Arrest fears may keep son of INLA chief Dominic McGlinchey from funeral of brother
The son of former INLA chief-of-staff Dominic McGlinchey may not be able to go to his brother's funeral because of fears he could be arrested by police.
Declan McGlinchey (39) died of a massive heart attack at his home in Bellaghy, Co Londonderry, on Sunday night.
He is to be buried tomorrow.
His brother Dominic, who lives in the Republic, has been named in court as a suspect in the murder of two British soldiers shot dead by republicans at Massereene Army base in 2009.
A barrister for Colin Duffy, who was charged and later acquitted of the double murder, said in court in 2011 that the PSNI had "reliable information to indicate that a son of Dominic McGlinchey snr" was the gunmen's getaway driver.
Dominic McGlinchey jnr strongly denied the claim.
In a statement through his solicitor, he said the "unsubstantiated allegations" were supported by no forensic evidence.
He said he had gone voluntarily to Antrim PSNI station shortly after the Massereene attack where he made a statement to detectives addressing all evidence put to him.
He was questioned for 13 days and released unconditionally.
However, it is understood that friends have advised Mr McGlinchey, who has lived with his wife and children in Galway for several years, not to cross the border for his brother's funeral in case the PSNI moves to arrest him.
Earlier, Mr McGlinchey said he was "totally devastated" by his brother's death.
Declan McGlinchey, a father-of-seven, took ill with chest pains on Sunday.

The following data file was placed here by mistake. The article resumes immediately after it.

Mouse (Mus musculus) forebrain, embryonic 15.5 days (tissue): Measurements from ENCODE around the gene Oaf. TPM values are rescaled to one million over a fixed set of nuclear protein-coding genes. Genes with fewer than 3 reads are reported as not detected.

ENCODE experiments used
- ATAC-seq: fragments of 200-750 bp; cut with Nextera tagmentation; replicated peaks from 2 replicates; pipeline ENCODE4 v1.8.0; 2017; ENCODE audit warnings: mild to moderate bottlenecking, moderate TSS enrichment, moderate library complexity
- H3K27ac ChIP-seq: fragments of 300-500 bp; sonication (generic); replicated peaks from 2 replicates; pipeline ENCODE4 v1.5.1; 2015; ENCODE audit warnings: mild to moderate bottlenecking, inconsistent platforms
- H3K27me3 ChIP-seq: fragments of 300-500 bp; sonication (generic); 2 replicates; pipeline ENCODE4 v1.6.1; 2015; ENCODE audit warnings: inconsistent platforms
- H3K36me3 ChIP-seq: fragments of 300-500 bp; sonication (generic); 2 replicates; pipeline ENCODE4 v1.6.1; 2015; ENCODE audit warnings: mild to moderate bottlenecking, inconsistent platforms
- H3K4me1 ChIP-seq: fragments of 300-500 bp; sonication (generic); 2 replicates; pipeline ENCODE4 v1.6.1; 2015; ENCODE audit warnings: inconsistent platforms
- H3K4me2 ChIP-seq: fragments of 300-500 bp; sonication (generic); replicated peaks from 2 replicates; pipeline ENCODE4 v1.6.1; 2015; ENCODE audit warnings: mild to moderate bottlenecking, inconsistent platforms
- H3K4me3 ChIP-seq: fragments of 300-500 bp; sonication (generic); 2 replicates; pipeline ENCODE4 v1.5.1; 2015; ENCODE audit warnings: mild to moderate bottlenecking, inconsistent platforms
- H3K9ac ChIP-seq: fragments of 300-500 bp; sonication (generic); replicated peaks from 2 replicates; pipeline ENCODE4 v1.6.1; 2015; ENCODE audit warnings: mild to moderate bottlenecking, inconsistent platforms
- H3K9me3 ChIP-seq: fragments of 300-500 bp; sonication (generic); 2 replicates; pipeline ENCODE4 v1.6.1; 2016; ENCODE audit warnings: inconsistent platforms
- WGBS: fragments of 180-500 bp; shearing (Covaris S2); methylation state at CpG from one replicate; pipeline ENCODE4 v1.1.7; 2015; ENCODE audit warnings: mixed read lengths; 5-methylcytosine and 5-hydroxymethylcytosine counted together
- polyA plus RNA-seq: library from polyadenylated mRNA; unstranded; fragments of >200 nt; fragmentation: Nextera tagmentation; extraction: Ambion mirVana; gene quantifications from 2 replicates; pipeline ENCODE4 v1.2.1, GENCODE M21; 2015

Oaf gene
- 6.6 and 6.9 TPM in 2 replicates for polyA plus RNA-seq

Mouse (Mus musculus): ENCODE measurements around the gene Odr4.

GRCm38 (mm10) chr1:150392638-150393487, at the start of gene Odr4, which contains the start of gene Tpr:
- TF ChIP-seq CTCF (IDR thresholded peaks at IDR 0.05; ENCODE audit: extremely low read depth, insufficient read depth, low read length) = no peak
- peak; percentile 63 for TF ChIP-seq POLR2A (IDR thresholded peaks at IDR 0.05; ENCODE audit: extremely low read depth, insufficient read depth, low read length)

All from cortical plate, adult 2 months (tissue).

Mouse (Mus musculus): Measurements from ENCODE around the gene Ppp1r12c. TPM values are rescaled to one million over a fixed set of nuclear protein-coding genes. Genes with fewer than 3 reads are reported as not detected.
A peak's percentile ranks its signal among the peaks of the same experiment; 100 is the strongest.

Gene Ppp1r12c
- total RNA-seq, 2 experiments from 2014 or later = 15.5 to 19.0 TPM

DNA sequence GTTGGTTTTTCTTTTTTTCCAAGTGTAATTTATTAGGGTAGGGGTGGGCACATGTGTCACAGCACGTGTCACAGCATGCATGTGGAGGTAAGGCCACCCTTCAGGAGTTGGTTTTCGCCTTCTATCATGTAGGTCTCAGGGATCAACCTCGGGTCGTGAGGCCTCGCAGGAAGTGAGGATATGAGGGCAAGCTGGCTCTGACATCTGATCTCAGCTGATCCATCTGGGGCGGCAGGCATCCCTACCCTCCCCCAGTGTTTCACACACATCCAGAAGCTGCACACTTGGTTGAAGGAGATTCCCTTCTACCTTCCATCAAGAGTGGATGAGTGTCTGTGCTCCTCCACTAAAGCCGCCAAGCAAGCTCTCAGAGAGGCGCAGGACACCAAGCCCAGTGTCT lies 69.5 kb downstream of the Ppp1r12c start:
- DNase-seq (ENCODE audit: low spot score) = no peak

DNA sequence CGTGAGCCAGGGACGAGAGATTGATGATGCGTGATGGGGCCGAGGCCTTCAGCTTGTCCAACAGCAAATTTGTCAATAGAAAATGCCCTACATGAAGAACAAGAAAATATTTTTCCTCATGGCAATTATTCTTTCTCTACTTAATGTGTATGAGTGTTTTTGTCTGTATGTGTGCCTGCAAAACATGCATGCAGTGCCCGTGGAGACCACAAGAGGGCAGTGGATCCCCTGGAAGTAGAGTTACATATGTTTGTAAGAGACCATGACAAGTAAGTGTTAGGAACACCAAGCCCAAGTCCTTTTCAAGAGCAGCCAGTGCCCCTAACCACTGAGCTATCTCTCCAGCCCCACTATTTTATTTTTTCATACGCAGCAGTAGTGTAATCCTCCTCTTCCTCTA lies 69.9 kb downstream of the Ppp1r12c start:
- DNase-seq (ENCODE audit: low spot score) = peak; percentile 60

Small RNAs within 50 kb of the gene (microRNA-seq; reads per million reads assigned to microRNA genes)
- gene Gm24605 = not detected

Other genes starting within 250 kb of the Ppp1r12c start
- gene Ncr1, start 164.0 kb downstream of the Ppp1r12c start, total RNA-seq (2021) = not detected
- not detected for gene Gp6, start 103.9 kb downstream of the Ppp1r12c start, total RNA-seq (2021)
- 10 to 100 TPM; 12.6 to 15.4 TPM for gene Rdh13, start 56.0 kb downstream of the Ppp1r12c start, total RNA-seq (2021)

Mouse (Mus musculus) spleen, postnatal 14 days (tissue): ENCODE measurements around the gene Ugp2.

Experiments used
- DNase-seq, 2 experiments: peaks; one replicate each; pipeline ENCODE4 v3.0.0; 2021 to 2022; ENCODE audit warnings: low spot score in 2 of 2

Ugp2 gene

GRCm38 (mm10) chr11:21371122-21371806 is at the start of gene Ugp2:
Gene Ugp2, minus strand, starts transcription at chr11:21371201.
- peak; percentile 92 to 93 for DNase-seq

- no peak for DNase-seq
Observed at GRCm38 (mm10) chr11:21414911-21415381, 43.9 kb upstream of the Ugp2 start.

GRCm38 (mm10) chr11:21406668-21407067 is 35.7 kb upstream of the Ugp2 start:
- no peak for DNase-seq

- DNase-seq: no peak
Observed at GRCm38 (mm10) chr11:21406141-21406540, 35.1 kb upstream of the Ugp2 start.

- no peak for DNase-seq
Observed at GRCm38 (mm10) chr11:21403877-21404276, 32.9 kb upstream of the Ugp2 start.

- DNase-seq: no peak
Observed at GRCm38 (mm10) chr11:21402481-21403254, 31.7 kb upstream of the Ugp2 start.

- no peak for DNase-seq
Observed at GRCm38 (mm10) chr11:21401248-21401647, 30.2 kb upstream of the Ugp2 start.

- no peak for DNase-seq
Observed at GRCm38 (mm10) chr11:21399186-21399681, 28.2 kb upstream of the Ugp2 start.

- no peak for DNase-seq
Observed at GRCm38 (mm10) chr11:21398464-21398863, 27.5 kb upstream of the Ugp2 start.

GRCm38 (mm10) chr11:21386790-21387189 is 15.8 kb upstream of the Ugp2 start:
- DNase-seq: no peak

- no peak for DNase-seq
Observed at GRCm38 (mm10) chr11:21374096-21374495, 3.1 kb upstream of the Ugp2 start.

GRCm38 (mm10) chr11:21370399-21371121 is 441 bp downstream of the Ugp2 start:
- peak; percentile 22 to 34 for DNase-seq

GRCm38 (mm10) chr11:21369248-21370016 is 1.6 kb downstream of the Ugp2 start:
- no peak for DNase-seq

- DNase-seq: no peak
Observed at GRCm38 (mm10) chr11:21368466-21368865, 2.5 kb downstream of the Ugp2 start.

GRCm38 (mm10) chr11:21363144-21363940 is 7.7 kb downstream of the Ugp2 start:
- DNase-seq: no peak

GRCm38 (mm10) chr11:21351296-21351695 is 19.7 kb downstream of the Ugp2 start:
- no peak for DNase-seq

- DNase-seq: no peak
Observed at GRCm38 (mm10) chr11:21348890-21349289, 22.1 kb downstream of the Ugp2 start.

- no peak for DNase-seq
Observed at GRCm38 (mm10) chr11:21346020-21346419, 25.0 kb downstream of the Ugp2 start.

His family phoned an ambulance and he was able to walk out of the house.
However, he suffered a massive heart attack moments later and paramedics were unable to save his life.
A post-mortem examination was held yesterday and his body was returned to his family last night.
Declan McGlinchey was cleared by Belfast Crown Court in 2009 of four charges of making and possessing a bomb after a judge decided there was not enough evidence against him.
The charges related to the discovery of a bomb in Bellaghy three years earlier.
Declan McGlinchey was well-known in GAA circles in Co Derry.
Parish priest Fr Andrew Dolan, who visited the home, said the family were in a state of shock and grief.
A source said that while there would be some republican trappings at the funeral, including an Irish tricolour on the coffin, he believed there were no plans for masked men and women in paramilitary-style clothing to accompany the cortege, as happened at the funeral of Peggy O'Hara in Derry in July.
Dominic McGlinchey snr, the INLA leader, was once the most wanted man by security forces on both sides of the border. He was responsible for a string of bombings and murders of police and UDR men.
He was also involved in the Droppin Well massacre in 1982. Six soldiers and 11 civilians died when an INLA bomb exploded in the Ballykelly disco.
McGlinchey snr was gunned down by two men while in a telephone box in Drogheda in February 1994.
Dominic jnr, then aged 16, was with him when he was killed.
His son ran to get help but it was too late. When the ambulance driver arrived he found the teenage boy bent over his father's body.
McGlinchey snr's wife Mary was shot dead in 1987 as she bathed her two boys in their Dundalk home.
Last year Dominc jnr called on dissident republicans to start "a conversation about the removal of the gun from Irish politics".
He said there was no "mass appetite at a street level" for dissident violence.
He added: "Republicanism is a very honourable thing if done in an honourable way.
"We shouldn't be dishonouring it by the mindless use of violence.
"I haven't said to anybody pack up and go home.
"What I am saying is that we should not be bound by the weapons.
"Just because they are there does not mean that they have to be used."